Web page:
Munich Helles Beer Recipes

01/12/2021 Off By Dima Ptyushkin

This week I take a look at one of Germany’s most popular beer styles, the light lager known as German Helles.

Helles is a traditional German Lager produced primarily in Southern Germany (Bavaria) around Munich. The word “hell” in German can be roughly translated as “pale, light or bright” in English.

The History of Helles

Helles made its first appearance around Munich in 1894. It was the Bavarian response to the surge in popularity of light Czech Pilsner. Bavarian brewers had traditionally made strong, dark lagers but the appearance of crisp golden Czech pilsners forced them to brew a lighter lager.

Bavarian brewers of course put their own spin on the style, and rather than duplicating the Czech pilsner, they created their own distinctive lager that is maltier and breadier. While it still retains the crispness of a lager, it lacks the spicy hops of a Czech pilsner and instead tilts to the malty side, but still in a light, extremely drinkable beer.

The Helles Beer Style

The BJCP Style guide describes Helles as a “A clean, malty, gold-colored German lager with a smooth grainy-sweet malty flavour and a soft, dry finish.” While there may be a subtle spicy or floral hop aroma, the bitterness is still tilted to the malty side though not overly sweet. The beer should finish soft and dry.

The beer is roughly 4.7 – 5.4% ABV, with original gravity in the 1.044 – 1.048 range, and bitterness between 16 and 22 IBUs. Like many Bavarian lagers, it has a slightly higher carbonation level (2.5 vols +) to support a creamy white head.

 

 

Brewing a Munich Helles

The base of a good Munich Helles is continental pilsner malt. Choosing a good German pilsner malt base is important as this forms the foundation for this style. Many commercial examples are made with 100% pilsner malt.

If you wish to add additional malts, typically Munich or Vienna malts are used to provide a bit more malty depth. However, I would recommend using 10% or less of these malts as too much will spoil the balance of the beer.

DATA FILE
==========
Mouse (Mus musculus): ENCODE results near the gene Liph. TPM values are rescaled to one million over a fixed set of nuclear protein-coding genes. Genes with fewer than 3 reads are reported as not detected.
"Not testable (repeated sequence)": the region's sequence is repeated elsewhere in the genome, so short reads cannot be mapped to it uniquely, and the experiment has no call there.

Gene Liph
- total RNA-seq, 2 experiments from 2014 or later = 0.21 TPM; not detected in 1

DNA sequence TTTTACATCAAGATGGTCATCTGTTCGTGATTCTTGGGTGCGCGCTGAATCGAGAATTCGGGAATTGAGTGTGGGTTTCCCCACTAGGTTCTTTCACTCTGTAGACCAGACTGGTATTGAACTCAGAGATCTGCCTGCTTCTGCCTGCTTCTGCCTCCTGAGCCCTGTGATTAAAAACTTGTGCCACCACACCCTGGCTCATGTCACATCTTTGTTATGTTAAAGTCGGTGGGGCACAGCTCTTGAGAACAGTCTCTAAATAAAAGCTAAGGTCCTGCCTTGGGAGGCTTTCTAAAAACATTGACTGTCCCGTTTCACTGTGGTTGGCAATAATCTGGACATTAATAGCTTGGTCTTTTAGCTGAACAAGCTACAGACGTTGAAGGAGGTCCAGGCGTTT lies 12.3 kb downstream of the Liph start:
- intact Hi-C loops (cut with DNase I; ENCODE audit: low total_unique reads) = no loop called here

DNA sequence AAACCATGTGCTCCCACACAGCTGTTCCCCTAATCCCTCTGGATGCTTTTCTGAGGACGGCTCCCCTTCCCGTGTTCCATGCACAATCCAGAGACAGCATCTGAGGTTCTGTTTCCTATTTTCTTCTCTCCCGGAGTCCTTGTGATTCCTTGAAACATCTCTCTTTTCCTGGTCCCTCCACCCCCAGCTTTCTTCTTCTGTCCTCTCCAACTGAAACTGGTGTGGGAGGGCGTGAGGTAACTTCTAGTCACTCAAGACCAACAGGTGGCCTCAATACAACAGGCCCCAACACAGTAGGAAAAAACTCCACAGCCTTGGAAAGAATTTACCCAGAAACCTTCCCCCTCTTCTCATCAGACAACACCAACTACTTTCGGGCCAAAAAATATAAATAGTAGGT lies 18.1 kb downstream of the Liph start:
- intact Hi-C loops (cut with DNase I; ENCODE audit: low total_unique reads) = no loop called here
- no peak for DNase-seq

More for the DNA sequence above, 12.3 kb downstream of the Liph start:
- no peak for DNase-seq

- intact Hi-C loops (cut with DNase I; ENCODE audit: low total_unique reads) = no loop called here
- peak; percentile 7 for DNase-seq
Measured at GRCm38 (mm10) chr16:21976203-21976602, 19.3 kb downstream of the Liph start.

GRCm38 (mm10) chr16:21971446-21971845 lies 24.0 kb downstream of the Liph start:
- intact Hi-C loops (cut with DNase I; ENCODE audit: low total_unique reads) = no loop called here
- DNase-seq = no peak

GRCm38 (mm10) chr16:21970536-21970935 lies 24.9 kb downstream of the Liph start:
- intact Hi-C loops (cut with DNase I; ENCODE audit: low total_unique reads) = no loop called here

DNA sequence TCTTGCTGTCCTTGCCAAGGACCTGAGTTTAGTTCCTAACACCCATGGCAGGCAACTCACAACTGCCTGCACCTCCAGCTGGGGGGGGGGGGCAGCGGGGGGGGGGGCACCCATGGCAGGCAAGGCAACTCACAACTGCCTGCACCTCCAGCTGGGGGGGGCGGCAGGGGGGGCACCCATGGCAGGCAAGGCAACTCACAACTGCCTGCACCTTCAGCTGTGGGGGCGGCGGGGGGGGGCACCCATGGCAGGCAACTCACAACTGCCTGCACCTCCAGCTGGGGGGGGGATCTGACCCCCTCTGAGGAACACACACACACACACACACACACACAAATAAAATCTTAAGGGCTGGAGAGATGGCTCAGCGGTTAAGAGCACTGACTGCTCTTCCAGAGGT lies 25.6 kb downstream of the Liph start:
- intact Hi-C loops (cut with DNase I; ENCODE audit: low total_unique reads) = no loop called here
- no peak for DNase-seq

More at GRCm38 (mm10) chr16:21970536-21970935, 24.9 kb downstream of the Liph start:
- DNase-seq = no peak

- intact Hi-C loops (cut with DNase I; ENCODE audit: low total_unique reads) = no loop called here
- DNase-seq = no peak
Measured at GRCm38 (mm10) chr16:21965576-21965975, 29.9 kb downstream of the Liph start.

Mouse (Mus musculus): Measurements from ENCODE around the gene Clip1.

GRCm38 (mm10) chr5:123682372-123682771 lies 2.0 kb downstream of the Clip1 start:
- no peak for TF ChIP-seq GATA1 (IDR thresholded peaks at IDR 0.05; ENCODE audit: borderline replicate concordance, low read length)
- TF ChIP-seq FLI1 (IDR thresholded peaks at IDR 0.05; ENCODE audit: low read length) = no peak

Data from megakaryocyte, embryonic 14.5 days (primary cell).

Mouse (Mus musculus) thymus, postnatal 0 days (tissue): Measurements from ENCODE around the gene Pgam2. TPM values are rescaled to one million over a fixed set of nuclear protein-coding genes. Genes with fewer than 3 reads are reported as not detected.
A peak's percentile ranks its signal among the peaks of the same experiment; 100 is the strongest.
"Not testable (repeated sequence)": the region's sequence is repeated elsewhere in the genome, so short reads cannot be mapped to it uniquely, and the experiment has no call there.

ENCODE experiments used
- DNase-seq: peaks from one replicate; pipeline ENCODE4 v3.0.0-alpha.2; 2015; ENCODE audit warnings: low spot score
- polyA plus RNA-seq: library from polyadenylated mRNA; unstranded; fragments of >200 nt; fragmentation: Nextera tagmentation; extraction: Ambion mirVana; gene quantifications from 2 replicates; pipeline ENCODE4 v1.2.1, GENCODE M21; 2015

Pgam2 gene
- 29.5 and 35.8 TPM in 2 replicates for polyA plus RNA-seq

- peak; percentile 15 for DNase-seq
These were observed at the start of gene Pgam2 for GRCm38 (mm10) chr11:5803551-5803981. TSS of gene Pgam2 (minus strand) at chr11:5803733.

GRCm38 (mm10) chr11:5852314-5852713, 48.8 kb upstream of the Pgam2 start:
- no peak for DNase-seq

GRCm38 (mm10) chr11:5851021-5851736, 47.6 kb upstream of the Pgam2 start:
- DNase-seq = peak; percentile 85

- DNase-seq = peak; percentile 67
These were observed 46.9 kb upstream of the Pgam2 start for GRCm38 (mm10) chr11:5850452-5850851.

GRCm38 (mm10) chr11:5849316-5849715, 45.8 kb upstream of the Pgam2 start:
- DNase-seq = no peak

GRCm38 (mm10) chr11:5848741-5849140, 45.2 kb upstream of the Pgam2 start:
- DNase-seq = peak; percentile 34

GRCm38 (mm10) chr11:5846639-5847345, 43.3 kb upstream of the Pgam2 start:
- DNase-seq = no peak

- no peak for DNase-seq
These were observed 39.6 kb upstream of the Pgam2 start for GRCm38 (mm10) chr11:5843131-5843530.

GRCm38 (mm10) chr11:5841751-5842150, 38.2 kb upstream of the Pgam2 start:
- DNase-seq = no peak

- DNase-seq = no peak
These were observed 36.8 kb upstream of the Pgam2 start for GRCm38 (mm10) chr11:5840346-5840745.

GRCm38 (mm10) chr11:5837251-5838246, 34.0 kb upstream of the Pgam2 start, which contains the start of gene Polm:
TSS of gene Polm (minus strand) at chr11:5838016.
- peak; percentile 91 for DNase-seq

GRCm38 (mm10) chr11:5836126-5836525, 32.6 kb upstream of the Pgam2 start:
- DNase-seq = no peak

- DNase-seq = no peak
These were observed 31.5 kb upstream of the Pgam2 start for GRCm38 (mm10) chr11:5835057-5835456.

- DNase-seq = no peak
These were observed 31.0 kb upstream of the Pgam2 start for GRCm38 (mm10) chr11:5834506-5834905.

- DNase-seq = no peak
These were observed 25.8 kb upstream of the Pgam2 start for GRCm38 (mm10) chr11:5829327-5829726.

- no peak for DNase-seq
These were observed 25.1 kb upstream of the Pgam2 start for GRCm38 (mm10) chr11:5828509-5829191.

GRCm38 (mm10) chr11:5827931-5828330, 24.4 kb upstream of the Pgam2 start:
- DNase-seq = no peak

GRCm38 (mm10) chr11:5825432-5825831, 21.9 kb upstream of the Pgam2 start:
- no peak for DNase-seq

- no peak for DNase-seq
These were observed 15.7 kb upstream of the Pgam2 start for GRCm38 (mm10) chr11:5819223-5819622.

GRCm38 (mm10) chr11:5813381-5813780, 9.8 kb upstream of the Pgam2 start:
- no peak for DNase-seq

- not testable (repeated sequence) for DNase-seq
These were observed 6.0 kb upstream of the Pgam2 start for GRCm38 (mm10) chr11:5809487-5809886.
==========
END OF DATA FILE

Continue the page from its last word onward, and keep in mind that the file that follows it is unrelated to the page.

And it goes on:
Some brewers also use a small amount (a few per cent) of Melanoidin malt to try to replicate the malty finish that comes from doing a long traditional German decoction mash. However, some claim this is really can’t replace the traditional mash.

I would use a traditional German hop with this beer style such as Tettnang, Spalter or Hallertauer. You want to avoid the spicier noble hops such as Saaz as a spicy finish is really not appropriate. Add enough hops to balance the malt (16 – 22 IBUs) but no more.

As far as mashing, you do have a few options here. One option is to do a full traditional multi-step decoction mash. This will most likely get you a nice malty finish on the beer and close to the traditional style. However, it is painful as it is messy and takes several hours.

Fermentation and finishing is important as any flaws will show up in this sbeer. You want to pitch a traditional German Helles lager strain in sufficient quantity to get a strong fermentation going upfront. Temperature control is critical, as you really can’t “fake” this particular style by fermenting at high temperature. Ferment at the recommended yeast temperature range (typically around 50 F / 10 C) and do a diacetyl rest after fermentation is complete by raising the temperature several degrees and holding for a day.

For a completely clean finish, the lager may require some cold ageing – cold crash if possible and lager the beer until the off flavours are cleaned up. Carbonate to a healthy level (2.5 – 3 volumes) and pour slowly.